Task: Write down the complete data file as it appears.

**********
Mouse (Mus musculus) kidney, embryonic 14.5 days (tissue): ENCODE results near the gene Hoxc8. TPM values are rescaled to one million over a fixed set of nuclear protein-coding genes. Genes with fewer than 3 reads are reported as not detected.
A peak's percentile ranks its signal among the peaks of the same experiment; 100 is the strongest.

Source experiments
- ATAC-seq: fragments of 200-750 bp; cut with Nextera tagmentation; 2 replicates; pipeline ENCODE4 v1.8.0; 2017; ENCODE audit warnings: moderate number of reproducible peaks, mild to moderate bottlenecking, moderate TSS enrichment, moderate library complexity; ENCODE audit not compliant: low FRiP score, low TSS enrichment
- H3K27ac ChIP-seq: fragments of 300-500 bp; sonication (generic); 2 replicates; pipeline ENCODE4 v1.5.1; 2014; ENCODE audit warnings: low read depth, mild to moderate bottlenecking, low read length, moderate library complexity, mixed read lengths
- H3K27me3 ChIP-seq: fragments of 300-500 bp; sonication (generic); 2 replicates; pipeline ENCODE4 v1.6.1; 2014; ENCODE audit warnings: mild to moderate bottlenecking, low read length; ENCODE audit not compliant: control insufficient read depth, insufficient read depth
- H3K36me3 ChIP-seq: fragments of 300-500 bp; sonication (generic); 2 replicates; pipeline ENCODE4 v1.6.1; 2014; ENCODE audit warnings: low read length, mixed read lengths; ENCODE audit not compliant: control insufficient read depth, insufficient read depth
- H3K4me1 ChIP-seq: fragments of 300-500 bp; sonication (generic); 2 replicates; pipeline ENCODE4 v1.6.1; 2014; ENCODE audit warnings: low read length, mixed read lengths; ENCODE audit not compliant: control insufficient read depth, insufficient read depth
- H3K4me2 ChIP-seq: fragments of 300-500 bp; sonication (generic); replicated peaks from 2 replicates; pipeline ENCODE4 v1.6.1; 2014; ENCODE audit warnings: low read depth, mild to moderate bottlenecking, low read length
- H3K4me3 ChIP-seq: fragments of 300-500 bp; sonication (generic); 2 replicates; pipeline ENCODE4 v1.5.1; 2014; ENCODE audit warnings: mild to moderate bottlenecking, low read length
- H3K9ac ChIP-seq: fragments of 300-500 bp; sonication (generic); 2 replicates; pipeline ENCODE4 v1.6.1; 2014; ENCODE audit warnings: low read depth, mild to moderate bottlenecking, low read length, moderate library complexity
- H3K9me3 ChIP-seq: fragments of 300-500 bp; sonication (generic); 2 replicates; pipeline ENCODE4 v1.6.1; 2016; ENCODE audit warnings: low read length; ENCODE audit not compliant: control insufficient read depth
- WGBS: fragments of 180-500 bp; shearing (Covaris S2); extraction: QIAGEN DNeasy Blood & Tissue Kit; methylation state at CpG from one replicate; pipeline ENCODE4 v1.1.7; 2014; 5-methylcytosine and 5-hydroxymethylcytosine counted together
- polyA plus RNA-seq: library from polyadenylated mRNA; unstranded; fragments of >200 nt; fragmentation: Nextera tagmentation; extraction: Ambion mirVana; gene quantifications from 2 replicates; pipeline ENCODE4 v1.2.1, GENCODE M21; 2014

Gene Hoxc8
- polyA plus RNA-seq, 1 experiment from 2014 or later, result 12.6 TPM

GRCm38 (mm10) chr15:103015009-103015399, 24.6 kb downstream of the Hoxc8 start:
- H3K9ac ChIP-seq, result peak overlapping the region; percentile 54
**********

Mouse (Mus musculus) kidney, embryonic 14.5 days (tissue): ENCODE results near the gene Hoxc8. TPM values are rescaled to one million over a fixed set of nuclear protein-coding genes. Genes with fewer than 3 reads are reported as not detected.
A peak's percentile ranks its signal among the peaks of the same experiment; 100 is the strongest.

Source experiments
- ATAC-seq: fragments of 200-750 bp; cut with Nextera tagmentation; 2 replicates; pipeline ENCODE4 v1.8.0; 2017; ENCODE audit warnings: moderate number of reproducible peaks, mild to moderate bottlenecking, moderate TSS enrichment, moderate library complexity; ENCODE audit not compliant: low FRiP score, low TSS enrichment
- H3K27ac ChIP-seq: fragments of 300-500 bp; sonication (generic); 2 replicates; pipeline ENCODE4 v1.5.1; 2014; ENCODE audit warnings: low read depth, mild to moderate bottlenecking, low read length, moderate library complexity, mixed read lengths
- H3K27me3 ChIP-seq: fragments of 300-500 bp; sonication (generic); 2 replicates; pipeline ENCODE4 v1.6.1; 2014; ENCODE audit warnings: mild to moderate bottlenecking, low read length; ENCODE audit not compliant: control insufficient read depth, insufficient read depth
- H3K36me3 ChIP-seq: fragments of 300-500 bp; sonication (generic); 2 replicates; pipeline ENCODE4 v1.6.1; 2014; ENCODE audit warnings: low read length, mixed read lengths; ENCODE audit not compliant: control insufficient read depth, insufficient read depth
- H3K4me1 ChIP-seq: fragments of 300-500 bp; sonication (generic); 2 replicates; pipeline ENCODE4 v1.6.1; 2014; ENCODE audit warnings: low read length, mixed read lengths; ENCODE audit not compliant: control insufficient read depth, insufficient read depth
- H3K4me2 ChIP-seq: fragments of 300-500 bp; sonication (generic); replicated peaks from 2 replicates; pipeline ENCODE4 v1.6.1; 2014; ENCODE audit warnings: low read depth, mild to moderate bottlenecking, low read length
- H3K4me3 ChIP-seq: fragments of 300-500 bp; sonication (generic); 2 replicates; pipeline ENCODE4 v1.5.1; 2014; ENCODE audit warnings: mild to moderate bottlenecking, low read length
- H3K9ac ChIP-seq: fragments of 300-500 bp; sonication (generic); 2 replicates; pipeline ENCODE4 v1.6.1; 2014; ENCODE audit warnings: low read depth, mild to moderate bottlenecking, low read length, moderate library complexity
- H3K9me3 ChIP-seq: fragments of 300-500 bp; sonication (generic); 2 replicates; pipeline ENCODE4 v1.6.1; 2016; ENCODE audit warnings: low read length; ENCODE audit not compliant: control insufficient read depth
- WGBS: fragments of 180-500 bp; shearing (Covaris S2); extraction: QIAGEN DNeasy Blood & Tissue Kit; methylation state at CpG from one replicate; pipeline ENCODE4 v1.1.7; 2014; 5-methylcytosine and 5-hydroxymethylcytosine counted together
- polyA plus RNA-seq: library from polyadenylated mRNA; unstranded; fragments of >200 nt; fragmentation: Nextera tagmentation; extraction: Ambion mirVana; gene quantifications from 2 replicates; pipeline ENCODE4 v1.2.1, GENCODE M21; 2014

Gene Hoxc8
- polyA plus RNA-seq, 1 experiment from 2014 or later, result 12.6 TPM

GRCm38 (mm10) chr15:103015009-103015399, 24.6 kb downstream of the Hoxc8 start:
- H3K9ac ChIP-seq, result peak overlapping the region; percentile 54